The Perfect Thanksgiving Wine Pairing Guide

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Thanksgiving Wine Buying GuideToday’s blog post is written by Jon Harding. 

It’s next week! Have you decided what you’ll be pouring with your Thanksgiving feast? We put just as much, if not more effort into choosing the wine for the holidays as we put into the actual menu planning.

Some of you might concentrate on the turkey and think Pinot Noir. That definitely works. But the sides. If you’re like us, the side dishes take front stage. Don’t forget to pair the wines with the various courses and side dishes.

Here are a few of Jon’s top Northwest picks and one California bubby to create the perfect Thanksgiving wine pairing menu.

By the way, these are available at Gourmandie Market at Schweitzer Mountain. You can also check with your local merchant or buy online.

Bubbly Buffs

  • Scharffenberger Brut Excellence: This is a classic blend of two-thirds Pinot Noir and one-third Chardonnay made in a traditional methode champenoise style. All California Anderson Valley fruit. Apples , lime, vanilla, honey, baked bread. Drink this with oysters and creamy cheeses. California. Scored a 90 Wine Spectator, Wine Enthusiast, Wine and Spirits.
  • Argyle 2001 Extended TirageThis is good stuff: Crisp fruit, minerals, and creamy texture. Drink this with everything all day. Oregon. 93 Wine Spectator.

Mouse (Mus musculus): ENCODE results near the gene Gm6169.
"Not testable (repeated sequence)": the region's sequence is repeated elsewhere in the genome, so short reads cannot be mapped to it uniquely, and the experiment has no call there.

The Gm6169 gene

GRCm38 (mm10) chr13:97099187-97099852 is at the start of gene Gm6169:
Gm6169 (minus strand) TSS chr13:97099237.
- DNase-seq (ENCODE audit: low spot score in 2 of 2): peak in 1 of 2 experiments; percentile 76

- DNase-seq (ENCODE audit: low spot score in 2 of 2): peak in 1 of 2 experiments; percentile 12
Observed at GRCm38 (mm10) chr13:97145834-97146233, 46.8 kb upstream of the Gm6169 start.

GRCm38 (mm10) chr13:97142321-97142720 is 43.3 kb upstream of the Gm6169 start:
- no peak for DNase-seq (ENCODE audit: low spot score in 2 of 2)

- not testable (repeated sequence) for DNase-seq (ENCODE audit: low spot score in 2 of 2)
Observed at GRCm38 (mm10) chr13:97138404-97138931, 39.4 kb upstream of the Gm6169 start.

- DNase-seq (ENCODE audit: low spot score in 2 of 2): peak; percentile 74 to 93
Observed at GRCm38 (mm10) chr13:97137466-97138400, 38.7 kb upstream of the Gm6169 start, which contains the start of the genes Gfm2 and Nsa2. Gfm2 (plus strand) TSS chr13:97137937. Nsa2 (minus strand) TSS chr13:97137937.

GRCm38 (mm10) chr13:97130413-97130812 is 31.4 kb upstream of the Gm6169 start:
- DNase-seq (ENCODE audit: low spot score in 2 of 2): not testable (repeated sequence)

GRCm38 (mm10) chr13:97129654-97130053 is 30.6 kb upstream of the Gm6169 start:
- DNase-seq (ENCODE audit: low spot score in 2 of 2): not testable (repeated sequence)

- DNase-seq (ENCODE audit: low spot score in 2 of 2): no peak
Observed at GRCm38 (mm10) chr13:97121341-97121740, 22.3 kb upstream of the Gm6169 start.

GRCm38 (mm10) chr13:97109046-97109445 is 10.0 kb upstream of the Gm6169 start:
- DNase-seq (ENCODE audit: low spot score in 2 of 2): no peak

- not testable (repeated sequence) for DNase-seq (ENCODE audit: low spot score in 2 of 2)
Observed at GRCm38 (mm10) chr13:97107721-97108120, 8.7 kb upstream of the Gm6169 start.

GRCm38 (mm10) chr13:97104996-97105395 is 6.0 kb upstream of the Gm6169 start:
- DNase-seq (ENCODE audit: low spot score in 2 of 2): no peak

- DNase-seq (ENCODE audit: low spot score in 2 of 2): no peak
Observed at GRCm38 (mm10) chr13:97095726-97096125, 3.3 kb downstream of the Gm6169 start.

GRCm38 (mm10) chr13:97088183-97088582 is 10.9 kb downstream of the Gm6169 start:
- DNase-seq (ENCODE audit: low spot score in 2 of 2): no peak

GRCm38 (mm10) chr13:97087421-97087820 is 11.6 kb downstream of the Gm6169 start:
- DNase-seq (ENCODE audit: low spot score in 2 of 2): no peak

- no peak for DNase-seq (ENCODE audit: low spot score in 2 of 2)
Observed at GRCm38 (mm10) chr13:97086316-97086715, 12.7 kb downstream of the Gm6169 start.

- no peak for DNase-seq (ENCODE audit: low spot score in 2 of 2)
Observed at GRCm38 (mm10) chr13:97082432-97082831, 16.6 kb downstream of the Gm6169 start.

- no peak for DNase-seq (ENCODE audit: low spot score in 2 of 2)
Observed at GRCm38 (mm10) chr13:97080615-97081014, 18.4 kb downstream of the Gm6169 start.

Riesling

  • 2010 Colter’s Creek Riesling: Delicious off-dry Riesling out of Lewiston, Idaho. This wine is produced from some of the oldest Riesling stock in Idaho. It is all there: Apricot, citrus, a little honey, and a clean long finish. I love what Mike and Melissa are producing from this estate. Also try the Chardonnay and Cabernet Franc. Idaho. 90 Wine Enthusiast and best 100 buys of 2012.

Rosé

  • Tranche 2011 Pink Pape: A fantastic example of dry rosé to be paired with hard cheeses and ham. All Columbia Valley fruit consisting of Counoise, Cinsault and Syrah. Washington. 90+ Jon Harding

Pinot Noir

  • 2010 Rotie Cellars Southern Blend: Grenache, Syrah, Mourvedre. Yup, that’s right Grenache. From the winery description “The medium-bodied flavors are Pinot Noir-like (indicating the predominance of Grenache), showing a texture suggestive of dried berries and herbal tea, infused with dried rosebuds. This wine will pair with any meat dish you can throw at it over Thanksgiving. Washington. 92+ points Rhône Report.

My plan is to start with the Argyle then a taste of Riesling, a lot of the Southerm Blend, and if I make it to desert, a little more Riesling.

What’s your plan? Tell us your favorites and why.

*Flickr photo, Creative Commons, Skampy.

3 comments
LisaDJenkins
LisaDJenkins

This year, there will be Champagne and although we haven't decided upon which, yet, we will be drinking it all day long; possibly a Bollinger because I've never tasted it. For pouring at dinner, I'm taking the suggestion from a few posts back and giving Rosé a place at the table. It's not a wine I'm familiar with so the Tranche looks like the front runner.